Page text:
Journal op-ed rips biased journalists for keeping score, taking sides

Journal op-ed rips biased journalists for keeping score, taking sides

Journal op-ed rips biased journalists for keeping score, taking sides

An op-ed in The Wall Street Journal is calling out a competing media outlet for its dishonest omission that helps President Joe Biden and hurts his opponent, Donald Trump.

A scathing May 7 column in the Journal accuses the Economist of “editorial cowardice” for publishing an editorial and an entire special section on the topic of “disinformation,” without any mention of the so-called Steele dossier and Hunter Biden’s laptop.

In the op-ed, Journal columnist Holman Jenkins Jr. likens the treatment of Trump to “splitting,” a psychological disorder in which a person or topic is completely good or completely bad. The person suffering from the disorder has no ability to think rationally about complex issues, only to narrowly simplify them.

Jenkins' description of modern-day newsrooms comes after Trump-hating liberal news outlets eagerly reported on Trump’s “Russia collusion” allegations and the salacious claims he was filmed in a Moscow hotel room with Russian prostitutes. Since the president was blackmailed, the reasoning went, there is a Russian asset sitting in the White House. 

The reporting on Trump and "Russiagate" even earned a 2018 Pulitzer Prize shared by reporters at The New York Times and The Washington Post.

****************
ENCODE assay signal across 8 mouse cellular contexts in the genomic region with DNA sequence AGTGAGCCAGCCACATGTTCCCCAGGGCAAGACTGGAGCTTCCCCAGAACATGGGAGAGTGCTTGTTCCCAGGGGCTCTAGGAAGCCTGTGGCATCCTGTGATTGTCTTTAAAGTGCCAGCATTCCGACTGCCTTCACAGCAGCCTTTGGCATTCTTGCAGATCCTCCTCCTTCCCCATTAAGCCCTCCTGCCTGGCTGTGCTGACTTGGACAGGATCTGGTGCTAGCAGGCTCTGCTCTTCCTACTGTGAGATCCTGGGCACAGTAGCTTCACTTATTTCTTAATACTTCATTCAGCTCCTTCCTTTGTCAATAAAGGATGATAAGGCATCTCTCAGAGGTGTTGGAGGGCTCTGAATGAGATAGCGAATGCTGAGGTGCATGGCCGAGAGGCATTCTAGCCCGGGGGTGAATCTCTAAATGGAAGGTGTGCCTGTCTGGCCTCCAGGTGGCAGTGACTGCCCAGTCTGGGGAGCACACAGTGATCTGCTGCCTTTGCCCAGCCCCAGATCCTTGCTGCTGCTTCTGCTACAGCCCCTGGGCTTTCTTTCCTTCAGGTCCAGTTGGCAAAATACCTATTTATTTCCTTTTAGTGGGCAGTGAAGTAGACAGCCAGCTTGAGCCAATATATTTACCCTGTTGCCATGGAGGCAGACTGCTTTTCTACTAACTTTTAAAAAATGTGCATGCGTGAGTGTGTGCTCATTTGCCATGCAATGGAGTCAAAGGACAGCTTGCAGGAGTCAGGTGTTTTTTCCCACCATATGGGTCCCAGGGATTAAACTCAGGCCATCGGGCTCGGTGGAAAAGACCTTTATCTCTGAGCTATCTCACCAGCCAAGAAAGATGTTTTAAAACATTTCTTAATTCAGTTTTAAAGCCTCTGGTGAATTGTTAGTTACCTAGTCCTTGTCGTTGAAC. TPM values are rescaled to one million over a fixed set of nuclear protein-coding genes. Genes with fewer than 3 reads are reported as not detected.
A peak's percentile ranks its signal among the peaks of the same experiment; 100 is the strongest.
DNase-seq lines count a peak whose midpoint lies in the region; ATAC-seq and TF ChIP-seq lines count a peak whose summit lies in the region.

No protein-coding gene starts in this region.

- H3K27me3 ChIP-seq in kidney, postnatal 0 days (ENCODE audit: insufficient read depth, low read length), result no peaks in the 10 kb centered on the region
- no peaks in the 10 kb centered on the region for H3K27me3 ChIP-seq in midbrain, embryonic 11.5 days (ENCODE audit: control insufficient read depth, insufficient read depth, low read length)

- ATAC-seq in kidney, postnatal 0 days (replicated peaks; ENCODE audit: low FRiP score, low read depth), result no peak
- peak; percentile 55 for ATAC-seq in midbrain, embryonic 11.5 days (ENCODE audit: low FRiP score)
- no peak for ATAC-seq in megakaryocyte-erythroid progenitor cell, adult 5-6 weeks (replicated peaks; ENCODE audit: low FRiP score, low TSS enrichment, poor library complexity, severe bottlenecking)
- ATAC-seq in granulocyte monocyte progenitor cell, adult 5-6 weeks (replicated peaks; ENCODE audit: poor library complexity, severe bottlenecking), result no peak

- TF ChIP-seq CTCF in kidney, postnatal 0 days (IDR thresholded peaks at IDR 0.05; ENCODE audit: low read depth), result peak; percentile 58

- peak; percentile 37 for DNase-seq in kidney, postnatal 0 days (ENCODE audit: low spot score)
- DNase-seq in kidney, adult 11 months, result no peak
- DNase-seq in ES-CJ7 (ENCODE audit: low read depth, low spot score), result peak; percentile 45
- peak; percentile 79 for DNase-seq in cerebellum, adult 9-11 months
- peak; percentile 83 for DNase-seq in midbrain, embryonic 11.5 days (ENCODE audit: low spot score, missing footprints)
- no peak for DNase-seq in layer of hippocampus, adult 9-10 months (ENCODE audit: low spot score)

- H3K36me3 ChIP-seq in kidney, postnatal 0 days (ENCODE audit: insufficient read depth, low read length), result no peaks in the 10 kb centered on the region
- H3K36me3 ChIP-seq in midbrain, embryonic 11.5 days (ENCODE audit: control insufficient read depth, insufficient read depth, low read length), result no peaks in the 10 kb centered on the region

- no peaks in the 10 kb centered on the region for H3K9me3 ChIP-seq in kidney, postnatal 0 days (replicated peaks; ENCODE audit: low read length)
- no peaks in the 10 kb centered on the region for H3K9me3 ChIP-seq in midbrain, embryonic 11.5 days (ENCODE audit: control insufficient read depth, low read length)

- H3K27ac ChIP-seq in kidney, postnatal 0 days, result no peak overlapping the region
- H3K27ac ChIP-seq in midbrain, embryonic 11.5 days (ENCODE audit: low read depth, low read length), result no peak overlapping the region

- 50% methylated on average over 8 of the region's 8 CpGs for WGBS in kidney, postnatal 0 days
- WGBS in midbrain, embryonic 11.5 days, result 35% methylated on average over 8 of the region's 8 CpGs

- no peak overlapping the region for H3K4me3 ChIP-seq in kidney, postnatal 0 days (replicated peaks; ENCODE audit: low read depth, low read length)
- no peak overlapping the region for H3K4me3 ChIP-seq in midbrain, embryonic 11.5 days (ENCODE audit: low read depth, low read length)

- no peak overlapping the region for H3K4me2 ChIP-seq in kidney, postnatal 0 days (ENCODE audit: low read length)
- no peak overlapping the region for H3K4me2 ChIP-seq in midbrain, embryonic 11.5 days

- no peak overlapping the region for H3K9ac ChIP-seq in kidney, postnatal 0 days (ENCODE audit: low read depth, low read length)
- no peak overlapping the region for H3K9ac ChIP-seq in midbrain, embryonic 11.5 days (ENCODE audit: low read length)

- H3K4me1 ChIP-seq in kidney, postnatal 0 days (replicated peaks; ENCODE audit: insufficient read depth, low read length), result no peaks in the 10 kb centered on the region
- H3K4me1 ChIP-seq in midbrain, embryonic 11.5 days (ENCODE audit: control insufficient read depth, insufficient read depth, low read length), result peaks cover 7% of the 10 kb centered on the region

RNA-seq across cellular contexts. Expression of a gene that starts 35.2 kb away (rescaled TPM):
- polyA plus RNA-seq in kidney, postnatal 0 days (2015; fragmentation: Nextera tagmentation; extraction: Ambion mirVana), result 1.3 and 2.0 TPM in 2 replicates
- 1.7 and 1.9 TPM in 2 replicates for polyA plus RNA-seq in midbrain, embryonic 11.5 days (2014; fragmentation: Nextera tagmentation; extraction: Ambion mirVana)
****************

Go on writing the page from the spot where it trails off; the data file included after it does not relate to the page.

The media only learned later, thanks to Special Counsel John Durham, it had carried water for the Hillary Clinton campaign. Her campaign had paid a political firm to dig up dirt on Trump, known as opposition research in politics, and that unverified dirt became known as the “Steele dossier.”

Richard Randall, a Colorado-based talk show host, tells AFN the reference to  “splitting” is a fair one. Just like newsrooms ran with allegations about Trump to hurt him, newsrooms also knew the laptop and its salacious contents were real but that topic would hurt Biden. 

“The media was protecting Joe Biden, and they hated President Trump so much,” Randall says, “that they controlled the narrative for a long time.”

In the op-ed, Jenkins says the media has forgotten the cautionary words of Walter Lippman, the late news reporter and media critic. Lippmann famously said a reporter should not care “whose ox is gored,” meaning to chase a story without worrying if it hurts or helps a politician.

“We tell the truth and let the chips fall because we don’t know where the chips will finally land even if we think we do,” Jenkins writes. “Moreover, once we allow ourselves to start lying to the public for its own good, inevitably our reasons for doing so become more corrupt and self-seeking over time.”